9 Things You Didn’t Know About Sonic Drive-In

‘America’s Drive-In’ is old-fashioned, without the gimmicks
Wikimedia Commons/ Johnny Mr. Ninja

9 Things You Didn’t Know About Sonic Drive-In

Wikimedia Commons/ Belinda Miller

Sonic Drive-In has done a great job of making sure that everybody in America knows its name. Through its memorable advertisements and unique concept, it’s become one of the country’s most popular chains, with more than 3,500 locations in 43 states. But we bet that there are a lot of things you didn’t know about Sonic. 

Sonic’s Founder Got His Start with a Steakhouse

Wikimedia Commons/ Mike Russell

In 1953, founder Troy Smith purchased a walk-up root beer stand called the Top Hat that had an adjacent log house in Shawnee, Oklahoma. He kept the root beer stand as-is and converted the log cabin in into a steakhouse, thinking that it would bring in more profits than root beer. But selling root beer, burgers, and hot dogs from the root beer stand ended up earning him a lot more money, so he shut the steakhouse down.  

Their Use of an Intercom Ordering System Was a Stroke of Luck

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Customers could originally park anywhere they wanted and walk up to the root beer stand to place their orders, but after visiting a Louisiana drive-in where customers ordered via intercom, Smith had the “light bulb moment.” He hired some jukebox repairmen (so ’50s!) to install intercom wiring in the parking lot, and sales immediately tripled. The novel concept soon caught the eye of an entrepreneur named Charles Pappe, who negotiated the first franchise location in 1956.  

Their First Slogan was ‘Service with the Speed of Sound’

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Other slogans over the years have included “Faster and Better Than Ever” (1988 to 1990), "No Place Hops Like Sonic" (1990 to 1994), and “Drive-In For A Change” (1995 to 1997). 

Frankie Avalon Helped Make It a Household Name

Copyright 1976 CBS Television

Advertising has always been a big deal for Sonic, and but perhaps their most successful ad campaign began in 1987, when they hired former teen idol Frankie Avalon to be their spokesman. Spurred by his appearances in national commercials until 1993, the chain saw a boost in sales that resulted in rapid expansion.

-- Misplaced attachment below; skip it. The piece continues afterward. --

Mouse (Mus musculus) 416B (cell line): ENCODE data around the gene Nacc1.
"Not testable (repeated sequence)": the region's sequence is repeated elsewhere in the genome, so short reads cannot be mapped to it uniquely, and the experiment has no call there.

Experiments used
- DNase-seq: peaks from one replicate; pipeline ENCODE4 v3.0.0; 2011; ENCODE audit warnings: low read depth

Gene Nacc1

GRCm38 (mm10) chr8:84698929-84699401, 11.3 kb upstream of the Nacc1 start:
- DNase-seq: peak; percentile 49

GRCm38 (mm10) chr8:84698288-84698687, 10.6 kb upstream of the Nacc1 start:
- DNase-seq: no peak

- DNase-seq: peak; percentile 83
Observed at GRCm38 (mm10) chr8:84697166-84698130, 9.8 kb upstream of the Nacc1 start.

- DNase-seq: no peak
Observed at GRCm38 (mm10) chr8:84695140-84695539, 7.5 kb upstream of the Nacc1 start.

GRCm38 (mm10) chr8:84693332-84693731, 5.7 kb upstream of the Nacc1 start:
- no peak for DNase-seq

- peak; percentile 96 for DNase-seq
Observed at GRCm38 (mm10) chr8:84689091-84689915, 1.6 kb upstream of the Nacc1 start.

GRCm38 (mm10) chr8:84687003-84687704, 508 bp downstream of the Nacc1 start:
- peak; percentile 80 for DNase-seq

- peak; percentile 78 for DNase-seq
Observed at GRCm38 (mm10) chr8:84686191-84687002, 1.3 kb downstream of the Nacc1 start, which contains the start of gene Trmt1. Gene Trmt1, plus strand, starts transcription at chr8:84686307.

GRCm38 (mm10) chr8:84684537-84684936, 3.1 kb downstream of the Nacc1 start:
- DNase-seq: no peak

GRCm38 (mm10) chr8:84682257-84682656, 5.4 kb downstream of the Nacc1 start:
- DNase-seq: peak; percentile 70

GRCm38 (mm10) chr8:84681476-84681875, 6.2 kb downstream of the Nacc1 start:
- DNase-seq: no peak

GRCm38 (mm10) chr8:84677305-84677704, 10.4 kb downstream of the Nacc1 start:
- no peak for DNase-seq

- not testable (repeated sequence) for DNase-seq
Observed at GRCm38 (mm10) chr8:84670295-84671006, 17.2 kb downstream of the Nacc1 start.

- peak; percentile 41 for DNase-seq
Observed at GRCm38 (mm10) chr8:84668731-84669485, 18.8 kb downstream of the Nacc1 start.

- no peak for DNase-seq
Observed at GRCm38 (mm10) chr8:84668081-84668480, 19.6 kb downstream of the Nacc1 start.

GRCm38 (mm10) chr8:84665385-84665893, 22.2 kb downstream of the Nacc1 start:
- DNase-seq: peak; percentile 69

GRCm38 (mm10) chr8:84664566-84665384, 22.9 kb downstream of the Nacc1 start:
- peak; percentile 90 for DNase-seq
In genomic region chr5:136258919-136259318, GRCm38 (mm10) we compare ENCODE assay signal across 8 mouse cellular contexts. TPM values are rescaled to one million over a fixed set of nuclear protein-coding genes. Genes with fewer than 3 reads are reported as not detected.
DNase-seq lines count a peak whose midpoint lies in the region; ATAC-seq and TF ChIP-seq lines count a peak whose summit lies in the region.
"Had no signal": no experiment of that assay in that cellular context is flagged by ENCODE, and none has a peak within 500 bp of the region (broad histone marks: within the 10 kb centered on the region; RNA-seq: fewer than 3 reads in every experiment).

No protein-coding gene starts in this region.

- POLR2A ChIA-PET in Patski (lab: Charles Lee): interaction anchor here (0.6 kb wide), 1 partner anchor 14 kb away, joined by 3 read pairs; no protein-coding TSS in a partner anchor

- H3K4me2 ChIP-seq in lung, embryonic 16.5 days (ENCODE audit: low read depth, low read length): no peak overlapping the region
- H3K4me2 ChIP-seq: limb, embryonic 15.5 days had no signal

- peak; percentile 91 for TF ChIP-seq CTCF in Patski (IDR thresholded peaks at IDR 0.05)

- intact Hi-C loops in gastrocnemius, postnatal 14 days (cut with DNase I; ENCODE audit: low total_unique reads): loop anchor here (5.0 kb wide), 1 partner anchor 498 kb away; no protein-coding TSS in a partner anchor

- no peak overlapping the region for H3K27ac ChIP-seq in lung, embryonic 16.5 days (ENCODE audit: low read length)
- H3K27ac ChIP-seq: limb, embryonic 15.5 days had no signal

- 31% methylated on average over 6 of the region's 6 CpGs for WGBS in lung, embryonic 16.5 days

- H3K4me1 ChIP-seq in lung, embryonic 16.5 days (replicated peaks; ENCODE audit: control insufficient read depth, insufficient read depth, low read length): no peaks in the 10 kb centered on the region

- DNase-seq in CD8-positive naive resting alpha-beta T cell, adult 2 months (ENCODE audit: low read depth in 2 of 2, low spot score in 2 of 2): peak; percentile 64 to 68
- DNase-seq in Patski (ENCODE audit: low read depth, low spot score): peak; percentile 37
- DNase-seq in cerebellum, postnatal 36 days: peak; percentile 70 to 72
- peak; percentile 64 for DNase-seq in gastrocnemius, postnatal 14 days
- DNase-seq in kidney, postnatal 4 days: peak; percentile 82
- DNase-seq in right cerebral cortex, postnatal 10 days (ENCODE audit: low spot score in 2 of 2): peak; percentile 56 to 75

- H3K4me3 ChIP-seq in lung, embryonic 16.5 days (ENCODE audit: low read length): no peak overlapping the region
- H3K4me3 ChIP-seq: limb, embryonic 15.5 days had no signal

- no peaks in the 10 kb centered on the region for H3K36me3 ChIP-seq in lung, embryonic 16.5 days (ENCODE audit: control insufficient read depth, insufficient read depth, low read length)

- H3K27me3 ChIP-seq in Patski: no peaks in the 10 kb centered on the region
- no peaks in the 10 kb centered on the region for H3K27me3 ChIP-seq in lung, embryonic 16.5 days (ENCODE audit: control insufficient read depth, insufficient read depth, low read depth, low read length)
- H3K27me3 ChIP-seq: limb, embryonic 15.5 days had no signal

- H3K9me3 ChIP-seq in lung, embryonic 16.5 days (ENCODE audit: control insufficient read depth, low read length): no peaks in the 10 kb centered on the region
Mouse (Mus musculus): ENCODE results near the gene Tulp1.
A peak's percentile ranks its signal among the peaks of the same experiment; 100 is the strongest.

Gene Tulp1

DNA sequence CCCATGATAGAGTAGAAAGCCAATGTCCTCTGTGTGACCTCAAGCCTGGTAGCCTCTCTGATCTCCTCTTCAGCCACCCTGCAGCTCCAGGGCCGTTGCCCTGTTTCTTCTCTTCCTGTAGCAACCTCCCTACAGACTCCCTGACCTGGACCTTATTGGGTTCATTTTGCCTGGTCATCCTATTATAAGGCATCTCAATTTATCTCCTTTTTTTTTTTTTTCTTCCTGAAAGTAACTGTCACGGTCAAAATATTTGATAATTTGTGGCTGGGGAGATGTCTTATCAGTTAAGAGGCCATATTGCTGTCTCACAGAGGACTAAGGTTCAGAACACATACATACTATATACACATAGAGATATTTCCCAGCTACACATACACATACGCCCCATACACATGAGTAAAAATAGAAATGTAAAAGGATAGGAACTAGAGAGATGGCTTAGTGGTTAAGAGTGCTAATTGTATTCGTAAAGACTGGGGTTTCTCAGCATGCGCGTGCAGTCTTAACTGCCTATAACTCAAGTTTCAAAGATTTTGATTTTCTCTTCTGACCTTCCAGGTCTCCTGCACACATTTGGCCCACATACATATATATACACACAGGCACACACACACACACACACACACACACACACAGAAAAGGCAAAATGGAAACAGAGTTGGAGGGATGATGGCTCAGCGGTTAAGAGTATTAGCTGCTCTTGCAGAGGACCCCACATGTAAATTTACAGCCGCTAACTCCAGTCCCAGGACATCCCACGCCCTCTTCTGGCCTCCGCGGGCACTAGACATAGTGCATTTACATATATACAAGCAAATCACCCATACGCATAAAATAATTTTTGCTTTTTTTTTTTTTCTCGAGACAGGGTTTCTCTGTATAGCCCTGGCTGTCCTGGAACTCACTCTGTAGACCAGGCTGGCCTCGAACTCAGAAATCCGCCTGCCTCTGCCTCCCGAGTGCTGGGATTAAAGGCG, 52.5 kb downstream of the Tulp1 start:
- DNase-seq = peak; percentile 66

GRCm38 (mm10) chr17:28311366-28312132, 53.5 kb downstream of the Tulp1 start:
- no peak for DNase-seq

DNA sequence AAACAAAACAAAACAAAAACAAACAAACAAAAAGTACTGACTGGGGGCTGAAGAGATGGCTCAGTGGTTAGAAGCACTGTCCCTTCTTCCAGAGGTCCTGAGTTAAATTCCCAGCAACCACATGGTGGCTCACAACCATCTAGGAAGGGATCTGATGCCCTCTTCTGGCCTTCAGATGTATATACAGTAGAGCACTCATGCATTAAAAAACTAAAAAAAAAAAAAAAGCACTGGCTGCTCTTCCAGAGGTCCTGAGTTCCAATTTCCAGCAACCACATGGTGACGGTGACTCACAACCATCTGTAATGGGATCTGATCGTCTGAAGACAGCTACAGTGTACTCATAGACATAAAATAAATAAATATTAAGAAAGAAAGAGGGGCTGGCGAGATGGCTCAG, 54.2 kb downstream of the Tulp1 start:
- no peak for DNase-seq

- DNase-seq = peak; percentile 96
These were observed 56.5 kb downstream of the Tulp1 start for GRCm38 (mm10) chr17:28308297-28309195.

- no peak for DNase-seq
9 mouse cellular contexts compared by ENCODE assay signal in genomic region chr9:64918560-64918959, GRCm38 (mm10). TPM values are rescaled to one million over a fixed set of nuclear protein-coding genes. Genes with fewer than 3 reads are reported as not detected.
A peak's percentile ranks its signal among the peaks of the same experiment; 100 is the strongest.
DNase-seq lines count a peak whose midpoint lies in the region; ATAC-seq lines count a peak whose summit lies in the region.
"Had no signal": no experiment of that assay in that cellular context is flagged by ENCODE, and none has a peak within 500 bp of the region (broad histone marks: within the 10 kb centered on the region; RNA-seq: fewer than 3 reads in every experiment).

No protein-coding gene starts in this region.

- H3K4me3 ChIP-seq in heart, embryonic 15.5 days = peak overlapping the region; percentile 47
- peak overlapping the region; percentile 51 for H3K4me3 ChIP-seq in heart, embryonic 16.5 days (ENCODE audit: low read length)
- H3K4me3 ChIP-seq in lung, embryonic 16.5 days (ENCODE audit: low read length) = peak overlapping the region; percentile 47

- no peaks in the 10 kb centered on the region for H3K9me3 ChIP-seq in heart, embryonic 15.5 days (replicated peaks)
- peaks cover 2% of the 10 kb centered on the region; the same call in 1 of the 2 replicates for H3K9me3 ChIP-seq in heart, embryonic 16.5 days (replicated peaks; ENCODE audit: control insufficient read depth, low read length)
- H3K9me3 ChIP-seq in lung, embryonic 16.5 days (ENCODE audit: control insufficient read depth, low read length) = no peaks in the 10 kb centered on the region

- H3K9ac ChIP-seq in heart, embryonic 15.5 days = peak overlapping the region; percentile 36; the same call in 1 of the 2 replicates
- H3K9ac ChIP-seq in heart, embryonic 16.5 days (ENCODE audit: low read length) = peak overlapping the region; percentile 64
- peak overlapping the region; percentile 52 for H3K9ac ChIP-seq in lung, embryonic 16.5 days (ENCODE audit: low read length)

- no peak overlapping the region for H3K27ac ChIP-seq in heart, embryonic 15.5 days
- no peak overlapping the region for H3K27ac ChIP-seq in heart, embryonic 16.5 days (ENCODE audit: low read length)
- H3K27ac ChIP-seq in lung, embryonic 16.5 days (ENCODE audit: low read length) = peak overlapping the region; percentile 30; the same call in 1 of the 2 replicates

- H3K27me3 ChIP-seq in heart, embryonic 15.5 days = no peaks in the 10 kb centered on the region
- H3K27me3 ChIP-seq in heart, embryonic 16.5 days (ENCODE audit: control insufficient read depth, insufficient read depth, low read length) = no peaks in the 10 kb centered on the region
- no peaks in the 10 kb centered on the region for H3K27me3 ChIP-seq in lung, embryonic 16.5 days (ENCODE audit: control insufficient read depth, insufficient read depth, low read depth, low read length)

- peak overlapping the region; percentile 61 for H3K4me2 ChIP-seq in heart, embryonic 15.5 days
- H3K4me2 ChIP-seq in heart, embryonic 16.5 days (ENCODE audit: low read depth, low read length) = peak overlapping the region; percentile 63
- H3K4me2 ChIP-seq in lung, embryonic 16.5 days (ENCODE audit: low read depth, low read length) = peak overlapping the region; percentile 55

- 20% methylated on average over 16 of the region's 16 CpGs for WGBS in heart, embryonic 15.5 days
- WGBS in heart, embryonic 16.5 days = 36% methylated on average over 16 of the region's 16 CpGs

The Company Went Humane in 2010

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In 2010, Sonic made a few changes in an effort to boost flagging sales. They announced that all eggs would be cage-free, all pork would be gestation-crate-free, and all chickens would be slaughtered using humane methods. 

Their Ice Cream Wasn’t ‘Real’ Until 2010

Wikimedia Commons/ Johnny Mr. Ninja

While Sonic has always sold shakes, the ice cream used in them had been a “non-ice cream, lower-fat dairy product” for years, and they had to call it “soft serve” because it had so little milk that didn’t meet the FDA’s definition of ice cream. They adjusted the formula in 2010, and while they were at it they also stretched their “extra long” hot dogs out to a full 12 inches. 

They Operate ‘Sonic Beach’ in Florida

Facebook/ Sonic Beach

Sonic deviated from their drive-in concept for the first time in 2011, when they opened Sonic Beach in Homestead, Florida. Located beachside, the restaurant features outdoor seating, flat-screen TVs, beer and wine, and new menu items including popcorn shrimp, pulled pork, and Philly cheesesteaks. There are currently four Sonic Beach locations throughout Florida. 

The ‘Two Guys’ in Commercials are Well-Known Improv Actors

Sonic

The “two guys” featured in current Sonic commercials (best known for bantering in their car while trying to figure out what to order) are in reality two of the most in-demand actors in the improv world. T.J. Jagodowski is a former Second City member and has appeared in films including Stranger Than Fiction and Get Hard, and Peter Grosz is a former Colbert Report writer who has been a regular cast member on HBO’s Veep and is currently on the writing staff for Late Night with Seth Meyers

Their Unhealthiest Menu Item Is the Bacon Double Cheeseburger

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The bacon double cheeseburger with mayo contains 87 grams of fat, 1,240 calories, 35 grams of saturated fat, 265 milligrams of cholesterol, and 1,690 milligrams of sodium. Sonic’s unhealthiest beverage (and one of the unhealthiest fast food items, period) is the large Pineapple Upside Down Master Blast, which contains 2,020 calories and 95 grams of fat.